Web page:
Join us and delve into the archives to discover the stories of locomotive classes large and small, learn how the railway worked, and why it was built in this amalgamation of the popular Reality Check and Railway Realism sections from Hornby Magazine.
Although the ‘Pacifics’ of the LNER are generally considered to be some of the best-looking locomotives ever built, there was one batch of locomotives that defied this rule. EVAN GREEN-HUGHES and ANDREW RODEN look into the history of the ‘A2/2s’ and ‘A2/3s’ which, while they looked ungainly, were an intelligent response to wartime pressures.
Throughout railway history there have been many instances of obsolete equipment being repurposed for a second life, with few being as successful as the rebuilding of a small fleet of almost 40-year-old locomotives to become the Class 20/3s, as EVAN GREEN-HUGHES explains.
Much has been written about British Railways’ post-war traction policy and in particular its decision to continue constructing what many regarded as obsolete and outdated steam engines. EVAN GREEN-HUGHES looks again at the dilemma BR faced and reviews whether, with hindsight, it came to the right decision.
In the rush to replace steam during the 1950s and 1960s a number of different propulsion systems were proposed, with gas turbines being the least successful. A number of experimental locomotives were, however, built with one of the shortest lived being English Electric’s GT3, as EVAN GREEN-HUGHES remembers.
For more than half a century, the Midland Railway’s primary lightweight passenger design for secondary duties was a very neat and attractive series of 0-4-4T engines designed by Samuel Johnson. EVAN GREEN-HUGHES looks back at the history of one of the variants of this once numerous class, and finds out why it was so long-lived.
Articulated coaches are often provided for the modern railway as a way of saving weight, improving capacity or for cost effectiveness, but the idea is not new and first appeared in the UK almost a century ago. EVAN GREEN-HUGHES takes a look at the famous ‘Quad-Arts’, which were amongst the most successful articulated vehicles ever to have operated in this country.
Perhaps the most popular model of the early Hornby Dublo period was the LNER’s ‘N2’ 0-6-2T, which launched the Dublo range alongside the Gresley ‘A4’ in 1938. Many variations, some more realistic than others, followed. EVAN GREEN-HUGHES looks back at the history of this often modelled but unappreciated class.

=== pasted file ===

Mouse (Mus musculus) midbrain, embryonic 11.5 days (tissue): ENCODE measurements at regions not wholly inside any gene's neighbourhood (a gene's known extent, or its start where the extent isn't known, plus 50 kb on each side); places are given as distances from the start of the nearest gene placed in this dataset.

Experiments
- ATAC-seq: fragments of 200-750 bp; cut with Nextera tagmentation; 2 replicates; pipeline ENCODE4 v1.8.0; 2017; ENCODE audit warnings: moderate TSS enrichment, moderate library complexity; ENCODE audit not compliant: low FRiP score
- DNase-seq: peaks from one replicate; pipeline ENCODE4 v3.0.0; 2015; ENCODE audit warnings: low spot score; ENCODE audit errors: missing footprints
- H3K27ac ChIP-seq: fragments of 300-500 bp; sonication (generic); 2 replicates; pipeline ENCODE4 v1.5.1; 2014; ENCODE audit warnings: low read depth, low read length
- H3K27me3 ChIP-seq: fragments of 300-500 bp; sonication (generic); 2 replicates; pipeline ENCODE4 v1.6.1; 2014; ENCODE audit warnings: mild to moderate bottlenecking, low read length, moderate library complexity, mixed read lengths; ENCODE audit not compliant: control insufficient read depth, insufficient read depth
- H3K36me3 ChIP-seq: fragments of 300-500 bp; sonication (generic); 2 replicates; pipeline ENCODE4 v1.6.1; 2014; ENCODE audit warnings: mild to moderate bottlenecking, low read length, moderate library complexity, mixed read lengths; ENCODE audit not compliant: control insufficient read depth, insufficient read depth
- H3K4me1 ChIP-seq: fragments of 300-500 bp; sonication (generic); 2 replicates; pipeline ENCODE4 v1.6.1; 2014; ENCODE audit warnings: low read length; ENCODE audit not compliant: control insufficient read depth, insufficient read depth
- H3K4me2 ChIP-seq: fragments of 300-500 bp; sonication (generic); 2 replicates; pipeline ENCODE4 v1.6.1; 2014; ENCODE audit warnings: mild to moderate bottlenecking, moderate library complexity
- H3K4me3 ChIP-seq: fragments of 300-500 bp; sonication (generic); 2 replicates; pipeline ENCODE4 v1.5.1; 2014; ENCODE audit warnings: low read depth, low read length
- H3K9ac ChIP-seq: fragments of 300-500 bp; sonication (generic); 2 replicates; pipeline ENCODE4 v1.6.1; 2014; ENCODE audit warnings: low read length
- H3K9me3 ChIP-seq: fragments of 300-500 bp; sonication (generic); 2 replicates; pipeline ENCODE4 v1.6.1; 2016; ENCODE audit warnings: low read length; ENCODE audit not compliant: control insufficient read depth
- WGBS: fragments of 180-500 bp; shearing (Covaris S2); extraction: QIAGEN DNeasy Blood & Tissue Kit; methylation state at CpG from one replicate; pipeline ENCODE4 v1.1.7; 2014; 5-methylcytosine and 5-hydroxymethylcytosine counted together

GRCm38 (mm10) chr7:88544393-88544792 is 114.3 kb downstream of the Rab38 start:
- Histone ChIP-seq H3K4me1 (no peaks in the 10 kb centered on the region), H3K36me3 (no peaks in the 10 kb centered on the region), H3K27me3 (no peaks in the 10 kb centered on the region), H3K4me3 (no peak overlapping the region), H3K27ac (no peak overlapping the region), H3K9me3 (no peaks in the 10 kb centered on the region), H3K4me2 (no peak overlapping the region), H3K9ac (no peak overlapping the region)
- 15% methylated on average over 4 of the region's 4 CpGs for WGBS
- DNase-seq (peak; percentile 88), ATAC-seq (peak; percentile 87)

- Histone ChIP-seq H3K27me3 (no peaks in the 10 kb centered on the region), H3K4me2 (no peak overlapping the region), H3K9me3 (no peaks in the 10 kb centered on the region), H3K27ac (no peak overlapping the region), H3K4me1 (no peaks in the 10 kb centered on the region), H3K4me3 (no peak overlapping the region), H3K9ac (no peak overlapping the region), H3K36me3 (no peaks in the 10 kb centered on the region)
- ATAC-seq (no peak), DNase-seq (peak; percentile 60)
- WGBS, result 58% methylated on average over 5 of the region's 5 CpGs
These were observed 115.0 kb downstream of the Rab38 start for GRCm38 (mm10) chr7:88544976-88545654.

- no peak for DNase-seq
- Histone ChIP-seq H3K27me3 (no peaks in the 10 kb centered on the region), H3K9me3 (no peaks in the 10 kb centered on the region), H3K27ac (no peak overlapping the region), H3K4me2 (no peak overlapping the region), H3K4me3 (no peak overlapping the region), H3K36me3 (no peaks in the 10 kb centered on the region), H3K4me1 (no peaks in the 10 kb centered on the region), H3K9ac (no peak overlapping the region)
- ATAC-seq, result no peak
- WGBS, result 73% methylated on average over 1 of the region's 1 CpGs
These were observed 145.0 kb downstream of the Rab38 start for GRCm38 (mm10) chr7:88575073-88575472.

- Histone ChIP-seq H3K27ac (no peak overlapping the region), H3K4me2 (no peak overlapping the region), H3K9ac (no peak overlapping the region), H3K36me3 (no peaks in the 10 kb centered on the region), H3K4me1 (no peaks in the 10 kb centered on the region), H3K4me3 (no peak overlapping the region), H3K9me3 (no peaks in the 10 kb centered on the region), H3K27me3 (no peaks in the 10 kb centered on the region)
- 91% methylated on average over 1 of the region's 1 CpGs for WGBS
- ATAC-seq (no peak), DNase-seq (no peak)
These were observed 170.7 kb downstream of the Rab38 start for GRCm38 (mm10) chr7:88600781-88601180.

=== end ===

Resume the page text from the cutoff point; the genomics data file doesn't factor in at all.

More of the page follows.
In its rush to dispense with steam locomotives, British Railways ordered many new diesels straight from the drawing board. One of the shortest-lived was the Clayton Class 17 – now the subject of a new model from Heljan. EVAN GREEN-HUGHES looks at the history of this handsome, but unreliable class in this feature from HM24 in 2009.
One of the most successful diesel locomotives ever to run in Britain is the English Electric Class 37, a design that has now given 60 years of front-line service to our railways. EVAN GREEN-HUGHES looks back at the inception and early years of this popular machine.
Some of the longest and heaviest trains on the UK network originate in the Mendip Hills of North Somerset, and provide materials for many of the country’s biggest construction projects. EVAN GREEN-HUGHES takes a look at this traffic, which has grown tremendously over the years.
The Mk 3 carriage was one of the greatest designs ever produced for the railways of Britain and, although now almost 50 years old, it is heading for a new lease of life, thanks to the fitting of up-to-date features such as swing-plug and sliding doors. EVAN GREEN-HUGHES examines the latest developments.
Lauded by many as one of the best looking of all the first-generation diesel classes, the Class 35 ‘Hymeks’ nevertheless had short working lives, with the last withdrawn almost half a century ago. EVAN GREEN-HUGHES explains the story of this distinctive hydraulic design.
Although railway companies were primarily concerned with the transport of goods and passengers their influence spread to many other areas, one of which was the creation of new docks and harbours. EVAN GREEN-HUGHES takes a look at how the Great Central Railway created one of the most impressive of these, at Immingham in north east Lincolnshire.
Sixty years ago this month a name was attached to the last steam engine to be built for British Railways. That name was Evening Star, and the locomotive on which it was mounted was to become one of the most famous in UK railway history, as EVAN GREEN-HUGHES recalls.